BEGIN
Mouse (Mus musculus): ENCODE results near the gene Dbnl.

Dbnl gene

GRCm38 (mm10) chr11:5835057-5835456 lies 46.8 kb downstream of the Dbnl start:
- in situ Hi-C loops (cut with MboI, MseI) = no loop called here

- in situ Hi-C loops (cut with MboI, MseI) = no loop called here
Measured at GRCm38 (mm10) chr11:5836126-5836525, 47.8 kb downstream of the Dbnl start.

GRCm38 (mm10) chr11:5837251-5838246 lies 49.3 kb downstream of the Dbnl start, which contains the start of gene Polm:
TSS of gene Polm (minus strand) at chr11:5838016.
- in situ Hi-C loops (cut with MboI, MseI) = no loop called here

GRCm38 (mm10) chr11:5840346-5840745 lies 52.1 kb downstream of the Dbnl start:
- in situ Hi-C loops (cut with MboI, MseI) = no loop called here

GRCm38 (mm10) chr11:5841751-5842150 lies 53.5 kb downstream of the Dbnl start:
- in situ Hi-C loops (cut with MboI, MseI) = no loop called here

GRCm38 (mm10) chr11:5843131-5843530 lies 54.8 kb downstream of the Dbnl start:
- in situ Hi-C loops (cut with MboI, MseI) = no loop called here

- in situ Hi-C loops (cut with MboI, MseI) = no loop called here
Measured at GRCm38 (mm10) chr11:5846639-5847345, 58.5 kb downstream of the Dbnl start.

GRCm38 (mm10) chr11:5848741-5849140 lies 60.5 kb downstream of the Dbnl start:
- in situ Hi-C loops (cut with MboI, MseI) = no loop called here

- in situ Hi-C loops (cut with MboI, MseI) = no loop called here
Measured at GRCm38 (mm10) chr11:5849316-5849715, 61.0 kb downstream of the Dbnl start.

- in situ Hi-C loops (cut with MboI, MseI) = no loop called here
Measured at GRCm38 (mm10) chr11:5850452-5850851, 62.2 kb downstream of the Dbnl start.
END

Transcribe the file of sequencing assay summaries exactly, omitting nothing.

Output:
Mouse (Mus musculus): ENCODE results near the gene Dbnl.

Dbnl gene

GRCm38 (mm10) chr11:5835057-5835456 lies 46.8 kb downstream of the Dbnl start:
- in situ Hi-C loops (cut with MboI, MseI) = no loop called here

- in situ Hi-C loops (cut with MboI, MseI) = no loop called here
Measured at GRCm38 (mm10) chr11:5836126-5836525, 47.8 kb downstream of the Dbnl start.

GRCm38 (mm10) chr11:5837251-5838246 lies 49.3 kb downstream of the Dbnl start, which contains the start of gene Polm:
TSS of gene Polm (minus strand) at chr11:5838016.
- in situ Hi-C loops (cut with MboI, MseI) = no loop called here

GRCm38 (mm10) chr11:5840346-5840745 lies 52.1 kb downstream of the Dbnl start:
- in situ Hi-C loops (cut with MboI, MseI) = no loop called here

GRCm38 (mm10) chr11:5841751-5842150 lies 53.5 kb downstream of the Dbnl start:
- in situ Hi-C loops (cut with MboI, MseI) = no loop called here

GRCm38 (mm10) chr11:5843131-5843530 lies 54.8 kb downstream of the Dbnl start:
- in situ Hi-C loops (cut with MboI, MseI) = no loop called here

- in situ Hi-C loops (cut with MboI, MseI) = no loop called here
Measured at GRCm38 (mm10) chr11:5846639-5847345, 58.5 kb downstream of the Dbnl start.

GRCm38 (mm10) chr11:5848741-5849140 lies 60.5 kb downstream of the Dbnl start:
- in situ Hi-C loops (cut with MboI, MseI) = no loop called here

- in situ Hi-C loops (cut with MboI, MseI) = no loop called here
Measured at GRCm38 (mm10) chr11:5849316-5849715, 61.0 kb downstream of the Dbnl start.

- in situ Hi-C loops (cut with MboI, MseI) = no loop called here
Measured at GRCm38 (mm10) chr11:5850452-5850851, 62.2 kb downstream of the Dbnl start.